Vancouver Fire & Rescue Services employs over 800 men and women who respond to a wide variety of emergency and non-emergency incidents, including fires, motor vehicle accidents, and other medical situations.
We are an equal opportunity employer and practise the highest standards of diversity and inclusion at our 20 fire halls, one training academy, and two fire prevention offices around Vancouver.
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Jan 31-Feb 21
Fire chief and
Executive Board review
Health and medical
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Today’s firefighter is a skilled professional who is able to meet every kind of emergency.
Our training program allows us to hire recruits who have not completed NFPA 1001 Level I and II training before applying to Vancouver Fire & Rescue Services.
Read about becoming a firefighter, including our qualifications, hiring process, and conditions of employment.
Review our required and preferred qualifications to apply to become a firefighter.
Learn about the Ride-Along program that we use to select the very best firefighter recruits.
A career with Vancouver Fire & Rescue Services is about more than putting out fires. We provide our members with ongoing education in the latest developments in firefighting, fire prevention, medical response, and search and rescue techniques. We are active in the community through health clinics, fire and life safey education, and our specialized emergency response training facility.
Vancouver firefighters work on an eight day schedule with an average of 42 hours per week. The schedule includes two day shifts of 10 hours and two night shifts of 14 hours followed by four days off.
We train to NFPA 1001 level standards in the following areas:
Our members also serve on teams that specialize in:
Many Vancouver Fire & Rescue Services staff enjoy long careers spanning several decades.
The annual firefighter salary as of July 2016 is between $62,486 - $89,260.
Firefighters receive standard City of Vancouver extended health medical and dental benefits. Standard contributions to Employment Insurance and Canada Pension Plan are additional.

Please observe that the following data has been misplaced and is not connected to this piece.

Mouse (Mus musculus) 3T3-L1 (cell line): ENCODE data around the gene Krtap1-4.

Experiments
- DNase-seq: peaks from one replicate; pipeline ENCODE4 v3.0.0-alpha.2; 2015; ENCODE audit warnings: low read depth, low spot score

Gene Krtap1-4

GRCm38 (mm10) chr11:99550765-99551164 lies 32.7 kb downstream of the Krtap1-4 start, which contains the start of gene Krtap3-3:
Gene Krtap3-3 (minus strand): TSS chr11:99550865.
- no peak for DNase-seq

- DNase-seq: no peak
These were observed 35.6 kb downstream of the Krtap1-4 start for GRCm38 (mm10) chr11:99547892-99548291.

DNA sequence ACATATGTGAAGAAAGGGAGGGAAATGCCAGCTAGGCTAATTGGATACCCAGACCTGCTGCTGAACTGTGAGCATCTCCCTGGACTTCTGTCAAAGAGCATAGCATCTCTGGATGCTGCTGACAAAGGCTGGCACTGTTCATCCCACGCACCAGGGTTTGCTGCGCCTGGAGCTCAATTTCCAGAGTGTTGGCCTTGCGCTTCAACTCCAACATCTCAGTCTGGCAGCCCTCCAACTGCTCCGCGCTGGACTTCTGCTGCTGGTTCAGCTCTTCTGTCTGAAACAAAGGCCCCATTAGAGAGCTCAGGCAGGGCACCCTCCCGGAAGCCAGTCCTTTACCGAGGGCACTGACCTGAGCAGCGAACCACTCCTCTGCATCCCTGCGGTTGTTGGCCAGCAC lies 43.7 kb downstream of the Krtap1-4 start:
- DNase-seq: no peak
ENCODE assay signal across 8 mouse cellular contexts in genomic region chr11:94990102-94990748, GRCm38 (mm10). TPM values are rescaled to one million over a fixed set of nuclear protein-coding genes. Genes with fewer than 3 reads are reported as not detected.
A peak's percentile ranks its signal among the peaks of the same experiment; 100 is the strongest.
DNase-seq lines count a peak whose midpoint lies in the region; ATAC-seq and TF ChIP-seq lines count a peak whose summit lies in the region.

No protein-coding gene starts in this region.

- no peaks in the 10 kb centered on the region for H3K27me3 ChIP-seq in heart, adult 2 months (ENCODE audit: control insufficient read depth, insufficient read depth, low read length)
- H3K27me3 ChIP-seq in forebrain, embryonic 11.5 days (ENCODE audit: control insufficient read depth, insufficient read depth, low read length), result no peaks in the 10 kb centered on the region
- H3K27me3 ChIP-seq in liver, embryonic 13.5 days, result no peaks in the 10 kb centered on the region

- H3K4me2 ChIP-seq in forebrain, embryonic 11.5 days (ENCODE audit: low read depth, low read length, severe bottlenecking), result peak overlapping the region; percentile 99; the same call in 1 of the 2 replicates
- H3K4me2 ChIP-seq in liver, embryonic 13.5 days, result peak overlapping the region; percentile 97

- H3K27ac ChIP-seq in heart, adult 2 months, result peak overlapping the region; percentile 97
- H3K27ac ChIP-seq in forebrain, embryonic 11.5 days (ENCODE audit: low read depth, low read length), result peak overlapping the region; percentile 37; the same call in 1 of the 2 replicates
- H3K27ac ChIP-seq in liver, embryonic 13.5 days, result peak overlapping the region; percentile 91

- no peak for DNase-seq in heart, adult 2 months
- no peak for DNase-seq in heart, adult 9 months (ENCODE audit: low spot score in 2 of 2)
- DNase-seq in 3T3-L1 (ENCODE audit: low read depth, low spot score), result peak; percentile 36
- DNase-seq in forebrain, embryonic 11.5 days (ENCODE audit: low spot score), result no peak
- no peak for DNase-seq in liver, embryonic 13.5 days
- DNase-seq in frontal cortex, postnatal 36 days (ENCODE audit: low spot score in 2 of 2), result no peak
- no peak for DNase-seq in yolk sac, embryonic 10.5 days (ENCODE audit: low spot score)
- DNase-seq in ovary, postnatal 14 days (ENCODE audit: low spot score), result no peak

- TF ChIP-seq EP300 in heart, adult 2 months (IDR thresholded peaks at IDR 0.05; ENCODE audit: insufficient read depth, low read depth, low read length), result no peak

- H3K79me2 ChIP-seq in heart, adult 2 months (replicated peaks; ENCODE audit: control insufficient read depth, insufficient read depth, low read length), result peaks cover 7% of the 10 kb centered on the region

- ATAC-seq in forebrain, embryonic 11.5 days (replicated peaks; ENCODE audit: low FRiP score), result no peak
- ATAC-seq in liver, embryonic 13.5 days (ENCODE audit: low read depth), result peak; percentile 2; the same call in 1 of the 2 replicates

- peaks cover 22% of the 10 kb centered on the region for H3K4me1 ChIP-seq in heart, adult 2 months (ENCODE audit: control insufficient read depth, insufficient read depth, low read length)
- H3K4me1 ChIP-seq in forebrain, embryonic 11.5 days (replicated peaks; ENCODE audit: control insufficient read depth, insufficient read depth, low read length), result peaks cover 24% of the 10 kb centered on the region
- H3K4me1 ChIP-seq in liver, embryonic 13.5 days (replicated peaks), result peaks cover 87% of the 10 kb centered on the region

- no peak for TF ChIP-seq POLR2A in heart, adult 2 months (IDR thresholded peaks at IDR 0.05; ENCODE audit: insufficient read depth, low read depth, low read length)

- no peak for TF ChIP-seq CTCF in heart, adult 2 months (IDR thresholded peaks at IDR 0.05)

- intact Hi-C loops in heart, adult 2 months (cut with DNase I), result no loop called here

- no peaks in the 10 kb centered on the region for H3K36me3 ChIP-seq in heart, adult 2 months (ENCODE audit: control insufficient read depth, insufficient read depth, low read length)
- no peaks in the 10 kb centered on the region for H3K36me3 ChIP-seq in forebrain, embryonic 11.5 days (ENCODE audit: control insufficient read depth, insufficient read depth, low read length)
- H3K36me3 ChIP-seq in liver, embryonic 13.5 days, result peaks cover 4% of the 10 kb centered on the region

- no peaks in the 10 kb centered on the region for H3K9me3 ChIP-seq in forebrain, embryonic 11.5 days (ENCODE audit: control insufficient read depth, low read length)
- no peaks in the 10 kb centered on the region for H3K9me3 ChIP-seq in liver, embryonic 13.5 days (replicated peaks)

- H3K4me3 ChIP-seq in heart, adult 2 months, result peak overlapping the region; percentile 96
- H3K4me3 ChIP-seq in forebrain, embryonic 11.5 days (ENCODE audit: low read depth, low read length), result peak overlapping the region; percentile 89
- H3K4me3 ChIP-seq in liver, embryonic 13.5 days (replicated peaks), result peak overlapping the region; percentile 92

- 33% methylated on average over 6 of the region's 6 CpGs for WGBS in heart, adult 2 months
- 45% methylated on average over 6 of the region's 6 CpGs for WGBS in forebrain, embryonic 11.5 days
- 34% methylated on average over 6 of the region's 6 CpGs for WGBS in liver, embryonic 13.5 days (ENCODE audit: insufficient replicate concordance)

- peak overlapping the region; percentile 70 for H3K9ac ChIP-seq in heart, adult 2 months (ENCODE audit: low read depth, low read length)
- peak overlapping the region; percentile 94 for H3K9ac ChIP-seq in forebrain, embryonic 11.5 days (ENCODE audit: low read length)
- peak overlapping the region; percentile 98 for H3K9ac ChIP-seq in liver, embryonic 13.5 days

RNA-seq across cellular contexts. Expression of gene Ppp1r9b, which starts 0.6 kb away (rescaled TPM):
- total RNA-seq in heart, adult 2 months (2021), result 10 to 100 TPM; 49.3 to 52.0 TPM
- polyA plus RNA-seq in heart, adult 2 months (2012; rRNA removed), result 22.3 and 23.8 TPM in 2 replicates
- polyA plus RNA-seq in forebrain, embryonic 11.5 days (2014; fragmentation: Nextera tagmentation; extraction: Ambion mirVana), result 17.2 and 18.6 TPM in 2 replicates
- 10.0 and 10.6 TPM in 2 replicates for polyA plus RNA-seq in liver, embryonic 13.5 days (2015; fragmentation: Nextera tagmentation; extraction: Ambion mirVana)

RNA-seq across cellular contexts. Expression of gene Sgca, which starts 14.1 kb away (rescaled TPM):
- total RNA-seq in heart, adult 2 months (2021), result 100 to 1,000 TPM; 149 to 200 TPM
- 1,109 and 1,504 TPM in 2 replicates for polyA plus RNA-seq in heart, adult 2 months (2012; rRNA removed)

Firefighters are covered by the Municipal Superannuation Act and contribute approximately 8% of their monthly salary.
We are serious about safety, and our track record proves it. There has not been any line of duty fire deaths on our force since 1979. We have taken a lead role in the City's neighbourhood emergency preparedness strategy, and have contributed towards a number of initiatives to help reduce Vancouver’s level of fire risk as compared to other North American cities.
We proactively update and enforce bylaws to improve fire safety, for instance:
As a result, the number of serious fires in Vancouver has declined, and the annual fire death rate is second to none, even though our population has grown.
Each Vancouver fire hall is equipped with a thermal imaging camera, which helps us to locate hard-to-find overheated electrical devices, people who have collapsed in fires in need of rescue, and hot spots in smoke-filled environments.
Vancouver has developed a $52 million Dedicated Fire Protection System that taps into our ocean salt water supply, to provide a critical secondary source of water in the event a major disaster should disable our conventional water supply.
Please do not contact us about the status of your application. We are unable to provide feedback to unsuccessful applicants.